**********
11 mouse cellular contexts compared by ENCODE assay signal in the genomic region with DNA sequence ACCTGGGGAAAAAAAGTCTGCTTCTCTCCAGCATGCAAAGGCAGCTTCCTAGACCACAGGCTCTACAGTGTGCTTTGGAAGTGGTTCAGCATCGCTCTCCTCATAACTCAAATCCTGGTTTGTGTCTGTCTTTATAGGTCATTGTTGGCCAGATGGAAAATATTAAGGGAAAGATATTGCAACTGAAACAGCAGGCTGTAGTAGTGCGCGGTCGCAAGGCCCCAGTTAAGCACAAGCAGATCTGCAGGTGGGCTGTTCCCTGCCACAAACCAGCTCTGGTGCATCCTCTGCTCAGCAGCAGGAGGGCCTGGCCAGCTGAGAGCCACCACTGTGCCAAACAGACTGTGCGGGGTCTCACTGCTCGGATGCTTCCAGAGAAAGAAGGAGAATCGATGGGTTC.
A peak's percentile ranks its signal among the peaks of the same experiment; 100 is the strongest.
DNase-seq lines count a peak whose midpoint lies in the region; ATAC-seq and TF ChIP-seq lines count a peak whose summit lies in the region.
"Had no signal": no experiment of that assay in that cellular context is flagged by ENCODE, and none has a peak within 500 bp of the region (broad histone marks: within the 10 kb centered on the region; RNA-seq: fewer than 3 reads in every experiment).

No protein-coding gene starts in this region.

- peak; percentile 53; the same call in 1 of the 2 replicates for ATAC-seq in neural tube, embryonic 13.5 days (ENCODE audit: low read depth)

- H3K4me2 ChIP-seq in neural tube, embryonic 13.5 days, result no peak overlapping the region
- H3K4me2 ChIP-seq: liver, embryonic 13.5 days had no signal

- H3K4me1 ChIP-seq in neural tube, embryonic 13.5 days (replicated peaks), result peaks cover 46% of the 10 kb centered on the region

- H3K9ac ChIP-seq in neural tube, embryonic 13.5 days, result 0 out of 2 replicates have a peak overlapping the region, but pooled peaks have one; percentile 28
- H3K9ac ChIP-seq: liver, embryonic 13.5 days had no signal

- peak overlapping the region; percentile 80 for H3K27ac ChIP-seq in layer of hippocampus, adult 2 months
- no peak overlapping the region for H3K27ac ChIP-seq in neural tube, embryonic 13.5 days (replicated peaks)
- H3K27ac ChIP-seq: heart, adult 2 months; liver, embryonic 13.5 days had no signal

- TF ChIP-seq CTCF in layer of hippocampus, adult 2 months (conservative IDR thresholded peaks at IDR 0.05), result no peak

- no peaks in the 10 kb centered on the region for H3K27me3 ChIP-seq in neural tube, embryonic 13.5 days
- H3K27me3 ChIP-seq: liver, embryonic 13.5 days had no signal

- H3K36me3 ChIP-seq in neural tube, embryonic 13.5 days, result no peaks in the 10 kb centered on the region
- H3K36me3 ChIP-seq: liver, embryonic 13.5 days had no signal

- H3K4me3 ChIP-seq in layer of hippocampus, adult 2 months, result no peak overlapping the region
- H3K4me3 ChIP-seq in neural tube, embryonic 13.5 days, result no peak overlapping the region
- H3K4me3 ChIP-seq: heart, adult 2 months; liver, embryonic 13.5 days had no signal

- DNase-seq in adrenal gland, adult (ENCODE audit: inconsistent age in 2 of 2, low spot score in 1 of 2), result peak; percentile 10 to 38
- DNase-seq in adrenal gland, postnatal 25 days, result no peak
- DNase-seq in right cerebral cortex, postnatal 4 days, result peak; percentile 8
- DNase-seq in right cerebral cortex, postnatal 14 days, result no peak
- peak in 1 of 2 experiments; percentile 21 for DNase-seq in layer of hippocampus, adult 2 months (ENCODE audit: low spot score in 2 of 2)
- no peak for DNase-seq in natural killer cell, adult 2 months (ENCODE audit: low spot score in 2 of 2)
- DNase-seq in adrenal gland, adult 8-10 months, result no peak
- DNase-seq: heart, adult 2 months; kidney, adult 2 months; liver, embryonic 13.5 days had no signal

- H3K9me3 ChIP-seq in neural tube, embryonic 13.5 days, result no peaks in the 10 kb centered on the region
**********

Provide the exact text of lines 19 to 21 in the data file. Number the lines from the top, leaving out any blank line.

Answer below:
- H3K36me3 ChIP-seq: liver, embryonic 13.5 days had no signal

- H3K4me3 ChIP-seq in layer of hippocampus, adult 2 months, result no peak overlapping the region
- H3K4me3 ChIP-seq in neural tube, embryonic 13.5 days, result no peak overlapping the region